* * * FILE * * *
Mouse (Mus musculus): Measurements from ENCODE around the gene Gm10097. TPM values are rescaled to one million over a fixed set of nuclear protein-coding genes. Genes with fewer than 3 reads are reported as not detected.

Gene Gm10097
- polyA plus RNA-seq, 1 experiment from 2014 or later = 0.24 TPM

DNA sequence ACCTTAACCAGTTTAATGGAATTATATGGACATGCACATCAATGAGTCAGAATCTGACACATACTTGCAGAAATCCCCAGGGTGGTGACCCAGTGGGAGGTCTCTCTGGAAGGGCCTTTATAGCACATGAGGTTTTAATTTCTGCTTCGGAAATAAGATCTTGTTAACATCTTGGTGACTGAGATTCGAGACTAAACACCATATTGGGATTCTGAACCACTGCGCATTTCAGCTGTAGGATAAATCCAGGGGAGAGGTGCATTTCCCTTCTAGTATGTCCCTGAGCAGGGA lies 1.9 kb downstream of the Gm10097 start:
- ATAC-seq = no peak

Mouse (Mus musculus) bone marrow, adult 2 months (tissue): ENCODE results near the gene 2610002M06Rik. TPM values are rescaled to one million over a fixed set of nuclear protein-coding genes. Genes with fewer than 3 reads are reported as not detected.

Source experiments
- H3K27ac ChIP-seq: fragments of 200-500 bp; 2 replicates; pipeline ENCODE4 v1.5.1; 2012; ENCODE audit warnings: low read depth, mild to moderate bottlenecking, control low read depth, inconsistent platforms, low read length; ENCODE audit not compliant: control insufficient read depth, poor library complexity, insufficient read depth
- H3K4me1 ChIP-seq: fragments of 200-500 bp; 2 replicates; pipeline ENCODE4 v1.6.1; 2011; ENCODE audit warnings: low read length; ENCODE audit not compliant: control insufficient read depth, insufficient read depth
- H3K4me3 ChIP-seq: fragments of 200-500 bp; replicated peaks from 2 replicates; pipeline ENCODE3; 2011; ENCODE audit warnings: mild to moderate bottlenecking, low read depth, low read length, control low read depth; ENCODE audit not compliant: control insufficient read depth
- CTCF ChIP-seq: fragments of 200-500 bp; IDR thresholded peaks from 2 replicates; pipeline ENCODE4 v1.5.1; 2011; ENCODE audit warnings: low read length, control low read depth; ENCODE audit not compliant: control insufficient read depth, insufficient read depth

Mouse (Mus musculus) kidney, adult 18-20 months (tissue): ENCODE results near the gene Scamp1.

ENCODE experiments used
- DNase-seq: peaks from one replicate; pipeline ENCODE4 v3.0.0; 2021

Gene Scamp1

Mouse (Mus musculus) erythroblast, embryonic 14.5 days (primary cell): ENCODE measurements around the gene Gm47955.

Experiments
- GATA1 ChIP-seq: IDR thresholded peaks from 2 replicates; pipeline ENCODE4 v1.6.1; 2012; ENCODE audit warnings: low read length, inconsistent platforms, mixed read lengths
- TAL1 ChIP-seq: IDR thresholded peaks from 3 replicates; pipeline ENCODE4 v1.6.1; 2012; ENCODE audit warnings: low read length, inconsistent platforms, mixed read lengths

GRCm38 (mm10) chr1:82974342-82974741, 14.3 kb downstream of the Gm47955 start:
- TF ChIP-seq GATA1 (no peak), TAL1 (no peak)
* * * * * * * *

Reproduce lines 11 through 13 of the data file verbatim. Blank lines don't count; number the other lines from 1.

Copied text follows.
- CTCF ChIP-seq: fragments of 200-500 bp; IDR thresholded peaks from 2 replicates; pipeline ENCODE4 v1.5.1; 2011; ENCODE audit warnings: low read length, control low read depth; ENCODE audit not compliant: control insufficient read depth, insufficient read depth

Mouse (Mus musculus) kidney, adult 18-20 months (tissue): ENCODE results near the gene Scamp1.

ENCODE experiments used